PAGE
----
Written and Contributed by Tracey Paleo, Gia On the Move

PRIVATE LIVES at Independent Shakespeare

The scene:  1950’s Acapulco.  A romantic beach side resort.  Amanda and Elyot are a divorced couple on honeymoon with their new partners.  When fate puts them in adjoining cabanas, the spark between Amanda and Elyot reignites.  Impulsively, they run off together to a Palm Springs hideaway, their new spouses in hot pursuit.  What follows is a chaotic escapade that gives this 1930 British classic a 1950’s spin.

Noël Peirce Coward sketched out PRIVATE LIVES during two weeks of convalescing from influenza at Shanghai’s Cathay Hotel and subsequently completed the play in four days. Prior to its debut at the King’s Theatre in Edinburgh on August 18, 1930, Lord Chamberlain of the Royal Household of the United Kingdom objected to the love scene, decrying it too risqué for two divorced people married to others.  Oh, how times have changed.  Everything but the chaos.

Independent Shakespeare has certainly created a somewhat “boundless” rendition of this glittering classic that is sensibly witty though occasionally stodgy.  Risqué, however, it definitely is not.  And that might be where it falls down.  Outmoded social constructs and all that…  Less sparkle than petulance, the comedy in the second act bakes like a fallen soufflé – still sweet in the center, but no lift.  Still, David Melville delivers a respectably amusing performance as Elyot, even working overtime as an island unto himself. The play remains true to form however, if not thoroughly exciting in the hands of director, Nikhil Pai.

Read my full review at Broadway World.

BATTLESONG OF BOUDICA at the Hudson Theatre

School of Night is presently remounting its 2022 Hollywood Fringe award-winning epic about the 61 A.D. Iceni Queen who after being brutalized by the invading Romans took on the empire by rallying all the tribes of Britannia to take her country back.  While Boudica’s true history is impressive, truly extraordinary is that her story has survived and the fact that School of Night was able to create an intelligent and follow-able narrative for the stage about it.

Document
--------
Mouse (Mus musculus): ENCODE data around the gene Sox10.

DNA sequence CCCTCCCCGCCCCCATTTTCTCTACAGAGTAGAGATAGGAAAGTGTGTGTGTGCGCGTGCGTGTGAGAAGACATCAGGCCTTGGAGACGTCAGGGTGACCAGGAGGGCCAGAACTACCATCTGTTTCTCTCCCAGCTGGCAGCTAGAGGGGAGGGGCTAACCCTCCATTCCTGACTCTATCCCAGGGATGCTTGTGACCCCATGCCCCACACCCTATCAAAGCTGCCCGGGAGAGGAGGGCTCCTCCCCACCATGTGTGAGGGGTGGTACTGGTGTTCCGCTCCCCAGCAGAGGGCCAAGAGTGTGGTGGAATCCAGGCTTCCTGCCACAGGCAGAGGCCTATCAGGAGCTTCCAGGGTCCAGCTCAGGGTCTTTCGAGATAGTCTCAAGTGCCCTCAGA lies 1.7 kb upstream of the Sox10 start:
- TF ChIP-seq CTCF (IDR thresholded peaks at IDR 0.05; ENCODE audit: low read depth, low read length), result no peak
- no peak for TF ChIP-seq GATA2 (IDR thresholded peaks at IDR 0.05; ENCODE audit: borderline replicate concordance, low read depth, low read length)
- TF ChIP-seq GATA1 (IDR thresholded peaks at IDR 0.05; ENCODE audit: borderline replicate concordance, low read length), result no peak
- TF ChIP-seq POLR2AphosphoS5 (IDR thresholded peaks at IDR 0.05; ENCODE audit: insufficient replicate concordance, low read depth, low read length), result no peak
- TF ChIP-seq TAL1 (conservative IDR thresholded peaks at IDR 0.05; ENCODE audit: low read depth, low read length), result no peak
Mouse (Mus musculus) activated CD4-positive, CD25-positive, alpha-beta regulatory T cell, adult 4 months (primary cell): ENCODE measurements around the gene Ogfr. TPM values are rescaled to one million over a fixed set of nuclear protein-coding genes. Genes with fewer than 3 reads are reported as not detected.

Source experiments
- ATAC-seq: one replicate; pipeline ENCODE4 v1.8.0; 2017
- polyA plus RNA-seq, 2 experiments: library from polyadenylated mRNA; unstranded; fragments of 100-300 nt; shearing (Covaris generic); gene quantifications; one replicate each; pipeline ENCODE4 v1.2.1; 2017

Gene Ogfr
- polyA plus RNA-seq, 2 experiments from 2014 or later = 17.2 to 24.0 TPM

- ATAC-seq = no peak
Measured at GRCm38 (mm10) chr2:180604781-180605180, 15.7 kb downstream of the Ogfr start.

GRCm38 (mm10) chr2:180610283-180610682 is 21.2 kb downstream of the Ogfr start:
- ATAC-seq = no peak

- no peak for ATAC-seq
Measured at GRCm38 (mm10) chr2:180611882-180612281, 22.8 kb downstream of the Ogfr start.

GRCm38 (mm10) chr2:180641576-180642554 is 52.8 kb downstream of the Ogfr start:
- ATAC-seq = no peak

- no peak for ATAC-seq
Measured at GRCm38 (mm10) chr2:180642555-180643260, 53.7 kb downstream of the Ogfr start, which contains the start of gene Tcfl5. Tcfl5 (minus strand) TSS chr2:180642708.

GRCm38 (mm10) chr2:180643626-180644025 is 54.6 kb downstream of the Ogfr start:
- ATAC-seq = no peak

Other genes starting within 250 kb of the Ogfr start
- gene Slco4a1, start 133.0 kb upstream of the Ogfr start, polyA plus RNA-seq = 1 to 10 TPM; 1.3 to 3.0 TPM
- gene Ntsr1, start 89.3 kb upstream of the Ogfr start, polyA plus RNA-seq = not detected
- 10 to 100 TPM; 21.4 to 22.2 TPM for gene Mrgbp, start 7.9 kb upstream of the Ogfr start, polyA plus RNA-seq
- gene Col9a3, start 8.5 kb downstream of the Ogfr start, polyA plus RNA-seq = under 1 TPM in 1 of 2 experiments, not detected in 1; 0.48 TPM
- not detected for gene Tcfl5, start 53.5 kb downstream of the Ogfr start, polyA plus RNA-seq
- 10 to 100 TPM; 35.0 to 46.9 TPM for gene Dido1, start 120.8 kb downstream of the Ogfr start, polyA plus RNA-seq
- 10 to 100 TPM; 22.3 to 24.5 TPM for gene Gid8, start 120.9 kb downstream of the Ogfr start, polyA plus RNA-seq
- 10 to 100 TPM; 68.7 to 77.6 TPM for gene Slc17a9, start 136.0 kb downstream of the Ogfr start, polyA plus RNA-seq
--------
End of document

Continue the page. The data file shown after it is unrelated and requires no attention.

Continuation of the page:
Listen to the audio review here.


This world premiere will immerse you … inside the uterus! 

Menstruation: A Period Piece is an ensemble-driven, bold musical that theatricalizes the menstrual cycle with a queer love story at its center and told through the cells of the body. Claire is desperate to figure out if a lesbian period is the ultimate lesbian tragedy. Emily, a hormone inside her body, decides to take matters into her own hands. In a comedic, musical, and poetic rendering of the menstrual cycle, Claire and Emily leap between the living room, the uterus, the ovaries, and the fallopian tubes to test the limits of love, the limits of the body, and the limits of what any single organism can accomplish alone. 

It’s unfortunate that some productions don’t have a longer time to show themselves off.  This outrageously designed, exceedingly well-choreographed and staged, and rather perfectly executed hyper-musical was not properly presented to the Los Angeles public.  Big Little Theater Co, We The Women and Los Angeles LGBT Center all collaborated to highlight the humiliation, guilt and doubt piled upon women who either cannot or do not want to have a baby – x2 if you’re queer.  In this case, it begins with Claire a thoroughly logical and self-confident lesbian feminist, whose world is suddenly turned inside out by another woman who at a very public event, leans into the stigma with an extra helping of MAGA-level shaming ideology about it. The experience starts a chain reaction within Claire that causes her to question everything about herself to the point of near self-evisceration, until…her lover thoughtfully and thankfully steps in.

Written by Miranda Rose Hall. Produced by Camille Jenkins and under the direction of Katie Lindsay with music by Tova Katz, and featuring (in alphabetical order) Kaci Hamilton, Audra Isadora, Kate Lý Johnston, Jane Hae Kim, Jo Lampert, Bibi Mama, and Marnina Schon.

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